We Applaud the House for Breaking Political Gridlock and Reauthorizing VAWA

February 28, 2013

Today, the House of Representatives reauthorized the passage of the Violence Against Women Act (VAWA) and sent it to President Barack Obama’s desk to be signed into law. We congratulate House Republicans for breaking the political gridlock on the new provisions added in the bill by the Senate and voting for the greater good.

Written to protect women against domestic violence, dating violence, sexual assault and stalking problems, VAWA was introduced in 1994 by then-Sen. Joe Biden (D-DE), and it supports comprehensive, effective and cost-saving responses to these crimes. The Senate version of the bill included protections for LGBT (lesbian, gay, bisexual and transgender) communities, Native Americans and immigrant women. The reauthorization of this bill is a victory overcoming political gridlock in the politically divided House.

Twice before, the bill was reauthorized without controversy since its introduction. This year, House Republicans stalled on reauthorization because of provisions to allow minority communities equal access to VAWA programs. However, for the third time since December, House Speaker Rep. John Boehner (R-OH) allowed a bill to go to vote despite his party split on the issue.

While VAWA was reauthorized by a 286-138 vote, only 87 Republicans voted in favor of the reauthorization. Commendation should go to women’s groups, who upon finding out the bill would not get passed because of a strong conservative bloc in the House, joined interfaith and community organizations to push for a strong campaign to vote for VAWA.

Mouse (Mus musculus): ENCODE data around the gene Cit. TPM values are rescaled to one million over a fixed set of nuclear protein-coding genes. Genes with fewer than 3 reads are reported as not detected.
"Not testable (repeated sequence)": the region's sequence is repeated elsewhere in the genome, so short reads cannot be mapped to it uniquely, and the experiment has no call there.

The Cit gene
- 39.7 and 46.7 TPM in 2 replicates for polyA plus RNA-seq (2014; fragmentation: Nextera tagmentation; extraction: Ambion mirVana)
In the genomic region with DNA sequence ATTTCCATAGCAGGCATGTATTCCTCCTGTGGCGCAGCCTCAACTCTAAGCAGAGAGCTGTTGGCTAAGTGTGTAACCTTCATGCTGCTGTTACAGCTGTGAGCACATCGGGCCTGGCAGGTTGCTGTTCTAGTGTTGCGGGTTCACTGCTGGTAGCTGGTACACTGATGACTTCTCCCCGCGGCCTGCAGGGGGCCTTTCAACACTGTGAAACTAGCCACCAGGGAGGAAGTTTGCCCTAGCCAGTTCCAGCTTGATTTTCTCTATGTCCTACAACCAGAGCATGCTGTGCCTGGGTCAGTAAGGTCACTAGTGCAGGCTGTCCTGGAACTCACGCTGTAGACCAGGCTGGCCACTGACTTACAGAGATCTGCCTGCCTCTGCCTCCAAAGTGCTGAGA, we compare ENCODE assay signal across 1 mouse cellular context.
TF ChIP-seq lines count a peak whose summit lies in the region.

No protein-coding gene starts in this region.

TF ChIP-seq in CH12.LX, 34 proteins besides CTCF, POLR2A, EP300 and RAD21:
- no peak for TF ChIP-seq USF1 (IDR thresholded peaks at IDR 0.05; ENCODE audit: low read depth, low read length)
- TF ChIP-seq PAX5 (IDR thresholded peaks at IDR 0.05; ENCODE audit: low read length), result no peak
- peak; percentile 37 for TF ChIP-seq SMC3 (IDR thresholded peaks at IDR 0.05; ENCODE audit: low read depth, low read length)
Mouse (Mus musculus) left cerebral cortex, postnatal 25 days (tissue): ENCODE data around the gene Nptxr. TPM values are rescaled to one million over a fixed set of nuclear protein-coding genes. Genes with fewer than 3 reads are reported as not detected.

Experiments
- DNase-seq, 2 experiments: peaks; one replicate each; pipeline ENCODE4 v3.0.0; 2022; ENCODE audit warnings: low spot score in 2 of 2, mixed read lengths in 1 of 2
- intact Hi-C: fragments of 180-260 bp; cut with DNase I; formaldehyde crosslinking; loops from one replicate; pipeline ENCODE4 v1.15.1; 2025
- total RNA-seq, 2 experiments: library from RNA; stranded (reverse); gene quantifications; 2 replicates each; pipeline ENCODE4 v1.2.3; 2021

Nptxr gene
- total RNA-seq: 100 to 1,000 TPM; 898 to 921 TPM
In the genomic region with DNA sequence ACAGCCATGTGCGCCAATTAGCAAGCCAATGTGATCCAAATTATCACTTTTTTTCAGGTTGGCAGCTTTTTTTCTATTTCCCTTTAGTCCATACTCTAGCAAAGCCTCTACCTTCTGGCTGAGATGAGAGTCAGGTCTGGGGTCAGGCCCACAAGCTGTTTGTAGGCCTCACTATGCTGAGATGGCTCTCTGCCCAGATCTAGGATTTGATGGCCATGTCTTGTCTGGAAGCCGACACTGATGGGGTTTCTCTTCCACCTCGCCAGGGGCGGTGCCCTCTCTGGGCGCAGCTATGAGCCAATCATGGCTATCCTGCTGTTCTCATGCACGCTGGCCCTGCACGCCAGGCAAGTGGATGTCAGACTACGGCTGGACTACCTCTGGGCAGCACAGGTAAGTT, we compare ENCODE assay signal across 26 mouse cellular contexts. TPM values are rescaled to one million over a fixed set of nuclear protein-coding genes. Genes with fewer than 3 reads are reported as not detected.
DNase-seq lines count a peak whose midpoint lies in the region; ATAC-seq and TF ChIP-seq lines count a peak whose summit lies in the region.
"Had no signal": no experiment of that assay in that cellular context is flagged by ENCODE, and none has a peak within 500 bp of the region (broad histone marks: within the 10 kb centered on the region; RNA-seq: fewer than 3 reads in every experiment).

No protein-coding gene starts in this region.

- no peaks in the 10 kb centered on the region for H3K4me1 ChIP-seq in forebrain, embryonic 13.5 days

Earlier this year, the Muslim Public Affairs Council launched a campaign, "Voices for VAWA: Muslims Against Domestic Violence & Sexual Abuse," to involve the American Muslim community in advocating for the passage of VAWA in Congress. MPAC’s campaign included a community toolkit to activate citizens to contact their members of Congress and urge them to vote in favor of passing the bill.

Haris Tarin, the director of MPAC’s Washington, DC, office, published an op-ed, “An American Muslim Man’s Case for VAWA,” on the Huffington Post explaining why VAWA should be a central concern for American Muslims:

“Besides our community being heavily impacted by this issue, it is our prophetic tradition to stand up for the most vulnerable in society and inspire our communities to engage in the advocacy process. American Muslim institutions, mosques and leaders should be at the forefront of advocating on this legislation.”

Aside from the obvious victory on getting VAWA to Obama’s desk with all the original Senate provisions included, the House’s reauthorization shows how moderate Republican voices can shift the perception of their conservative party and work with Democrats on important, nonpartisan issues.

At the end of the day, protecting women from domestic and sexual abuse should not be a partisan issue. When having the vision for the greater good, working on legislation becomes much easier. While the road to reauthorization was not easy, we applaud members of Congress who led our nation on this issue and, regardless of political affiliation, voted to protect women.

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